Archive for Colonial

French & Indian War tables

Posted in Miniatures with tags , , , , , , , on August 14, 2016 by Sean

As long as I’m posting pics of the progress of my French and Canadian forces for Muskets & Tomahawks, I figured I’d post some pics of some of my group’s recent gaming tables. most of these tables were 4’x6′ (400 points), but the second is a 4’x4′ (200 points)

The buildings used here are laser cut wooden pieces from 4ground from Warlord Games, and the trees and shrubs are a mix of suppliers. The fences are scratch built and resin prepaints. Felt pieces mark out fields and orchard boundaries.

We tried to make ‘organic’ looking frontier settlements, with at least some resemblance to a real farmstead or trading post. The better to attempt to burn down, right? Gives the games a bit more flair than too scattered and random.

These are a few pics of units during some of the games. The Canadians and Marines are from my French force (previous posts) while the Highlanders are from a friend’s British army, though I painted those as well (shown in previous posts).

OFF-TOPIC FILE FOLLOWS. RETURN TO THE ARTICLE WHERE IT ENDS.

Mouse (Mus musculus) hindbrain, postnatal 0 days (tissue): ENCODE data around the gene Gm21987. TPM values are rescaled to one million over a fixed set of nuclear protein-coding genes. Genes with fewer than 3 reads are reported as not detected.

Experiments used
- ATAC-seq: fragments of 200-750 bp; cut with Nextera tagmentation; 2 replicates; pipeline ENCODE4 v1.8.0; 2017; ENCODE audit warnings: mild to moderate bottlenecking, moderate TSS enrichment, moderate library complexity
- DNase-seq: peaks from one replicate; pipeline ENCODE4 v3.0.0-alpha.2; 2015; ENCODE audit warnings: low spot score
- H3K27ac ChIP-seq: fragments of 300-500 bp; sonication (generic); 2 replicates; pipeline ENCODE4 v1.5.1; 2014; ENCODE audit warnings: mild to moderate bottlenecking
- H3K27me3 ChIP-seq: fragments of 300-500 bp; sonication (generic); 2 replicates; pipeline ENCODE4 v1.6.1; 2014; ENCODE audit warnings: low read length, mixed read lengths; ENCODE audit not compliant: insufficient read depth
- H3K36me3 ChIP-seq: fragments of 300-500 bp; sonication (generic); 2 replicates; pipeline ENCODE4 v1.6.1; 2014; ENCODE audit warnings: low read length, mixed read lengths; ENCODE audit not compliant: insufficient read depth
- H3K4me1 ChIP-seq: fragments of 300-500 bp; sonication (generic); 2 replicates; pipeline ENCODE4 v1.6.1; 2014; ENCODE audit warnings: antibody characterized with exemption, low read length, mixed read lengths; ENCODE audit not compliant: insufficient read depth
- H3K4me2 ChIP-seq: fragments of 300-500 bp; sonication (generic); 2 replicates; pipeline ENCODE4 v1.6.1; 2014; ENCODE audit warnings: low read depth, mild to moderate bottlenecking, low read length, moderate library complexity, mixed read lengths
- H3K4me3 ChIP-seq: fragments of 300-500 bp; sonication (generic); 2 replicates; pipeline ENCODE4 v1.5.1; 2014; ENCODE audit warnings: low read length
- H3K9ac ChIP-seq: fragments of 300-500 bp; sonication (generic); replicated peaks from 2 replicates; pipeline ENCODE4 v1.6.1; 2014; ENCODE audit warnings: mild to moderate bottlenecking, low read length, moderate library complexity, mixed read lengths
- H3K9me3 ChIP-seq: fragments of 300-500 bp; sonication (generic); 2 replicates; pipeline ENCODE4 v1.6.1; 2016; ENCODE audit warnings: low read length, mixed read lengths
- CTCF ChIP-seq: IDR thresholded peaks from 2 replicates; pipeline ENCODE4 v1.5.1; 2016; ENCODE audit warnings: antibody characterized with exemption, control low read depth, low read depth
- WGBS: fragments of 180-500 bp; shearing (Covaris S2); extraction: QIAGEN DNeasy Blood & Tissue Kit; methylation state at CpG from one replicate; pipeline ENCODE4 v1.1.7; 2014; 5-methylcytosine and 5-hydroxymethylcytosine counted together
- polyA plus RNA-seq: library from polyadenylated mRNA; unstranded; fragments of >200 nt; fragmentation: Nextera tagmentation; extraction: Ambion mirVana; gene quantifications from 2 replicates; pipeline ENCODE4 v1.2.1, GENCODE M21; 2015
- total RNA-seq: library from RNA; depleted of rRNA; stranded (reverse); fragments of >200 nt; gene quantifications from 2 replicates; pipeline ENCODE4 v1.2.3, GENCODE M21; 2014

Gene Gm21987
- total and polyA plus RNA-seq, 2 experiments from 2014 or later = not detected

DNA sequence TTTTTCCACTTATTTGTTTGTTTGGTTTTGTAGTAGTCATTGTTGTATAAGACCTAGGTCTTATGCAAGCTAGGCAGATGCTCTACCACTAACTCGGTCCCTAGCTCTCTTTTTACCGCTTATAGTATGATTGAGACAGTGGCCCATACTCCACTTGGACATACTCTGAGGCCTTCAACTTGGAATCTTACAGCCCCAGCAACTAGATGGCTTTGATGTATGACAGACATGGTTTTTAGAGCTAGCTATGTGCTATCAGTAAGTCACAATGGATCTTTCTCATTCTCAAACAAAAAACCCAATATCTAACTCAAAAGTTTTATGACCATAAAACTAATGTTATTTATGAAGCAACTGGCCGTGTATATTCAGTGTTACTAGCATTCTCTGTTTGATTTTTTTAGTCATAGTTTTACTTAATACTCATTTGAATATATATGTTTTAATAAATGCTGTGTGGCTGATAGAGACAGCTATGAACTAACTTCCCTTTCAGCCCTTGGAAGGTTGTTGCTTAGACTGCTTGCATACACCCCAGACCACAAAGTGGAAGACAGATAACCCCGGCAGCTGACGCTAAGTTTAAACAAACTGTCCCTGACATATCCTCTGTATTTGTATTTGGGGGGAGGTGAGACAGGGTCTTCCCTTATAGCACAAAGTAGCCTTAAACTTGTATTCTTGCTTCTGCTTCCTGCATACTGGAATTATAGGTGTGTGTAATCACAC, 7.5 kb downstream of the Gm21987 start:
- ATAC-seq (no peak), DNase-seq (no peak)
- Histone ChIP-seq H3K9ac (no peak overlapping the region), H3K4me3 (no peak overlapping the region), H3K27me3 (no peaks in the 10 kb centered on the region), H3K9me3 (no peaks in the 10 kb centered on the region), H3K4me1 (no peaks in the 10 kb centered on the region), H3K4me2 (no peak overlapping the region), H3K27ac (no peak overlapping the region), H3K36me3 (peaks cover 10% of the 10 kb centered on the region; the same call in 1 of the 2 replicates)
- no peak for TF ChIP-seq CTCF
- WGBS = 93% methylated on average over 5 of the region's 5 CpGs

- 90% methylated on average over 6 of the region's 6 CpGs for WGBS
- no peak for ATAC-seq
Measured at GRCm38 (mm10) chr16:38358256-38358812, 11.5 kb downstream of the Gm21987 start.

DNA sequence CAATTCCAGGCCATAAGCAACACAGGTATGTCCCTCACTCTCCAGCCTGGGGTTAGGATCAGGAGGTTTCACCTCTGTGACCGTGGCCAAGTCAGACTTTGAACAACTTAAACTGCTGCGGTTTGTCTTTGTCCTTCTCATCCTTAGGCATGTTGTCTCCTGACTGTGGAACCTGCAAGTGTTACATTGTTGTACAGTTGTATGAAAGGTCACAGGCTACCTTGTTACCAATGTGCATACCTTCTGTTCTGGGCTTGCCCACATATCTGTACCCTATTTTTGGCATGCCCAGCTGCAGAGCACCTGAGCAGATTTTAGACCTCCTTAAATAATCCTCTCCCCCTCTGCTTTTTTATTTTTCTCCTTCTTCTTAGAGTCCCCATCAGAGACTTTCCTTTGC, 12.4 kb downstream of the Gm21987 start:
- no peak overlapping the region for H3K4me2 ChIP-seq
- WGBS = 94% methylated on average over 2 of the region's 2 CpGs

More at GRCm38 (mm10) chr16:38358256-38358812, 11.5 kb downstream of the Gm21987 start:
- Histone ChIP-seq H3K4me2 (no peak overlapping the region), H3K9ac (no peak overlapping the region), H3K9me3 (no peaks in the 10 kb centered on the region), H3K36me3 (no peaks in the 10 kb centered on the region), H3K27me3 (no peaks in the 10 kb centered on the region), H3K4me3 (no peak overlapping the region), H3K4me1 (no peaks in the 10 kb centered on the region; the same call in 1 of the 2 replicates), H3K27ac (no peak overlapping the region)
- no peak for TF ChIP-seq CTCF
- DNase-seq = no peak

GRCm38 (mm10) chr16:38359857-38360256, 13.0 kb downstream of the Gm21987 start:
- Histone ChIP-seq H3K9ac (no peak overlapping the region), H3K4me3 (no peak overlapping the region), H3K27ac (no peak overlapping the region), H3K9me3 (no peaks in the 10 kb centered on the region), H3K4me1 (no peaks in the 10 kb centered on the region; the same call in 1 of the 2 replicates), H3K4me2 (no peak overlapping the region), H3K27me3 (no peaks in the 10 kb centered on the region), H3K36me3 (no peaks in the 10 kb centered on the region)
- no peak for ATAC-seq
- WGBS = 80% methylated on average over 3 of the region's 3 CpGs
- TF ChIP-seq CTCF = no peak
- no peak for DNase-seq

The big scrum between some French Marines and Highlanders was a decisive point in one battle, with both units crushed from the sprawling melee. After the sides broke off the fight there were only a pair of Highlanders and a single fleeing Marine left. The Marine got revenge though, managing to fight off a British Officer who cowardly charged him in the back, taking the oafish Brit out of action. The losses from the fight pushed the Brits into a Morale card situation, which eventually broke the force (good thing too, since my own force was teetering on the edge as well).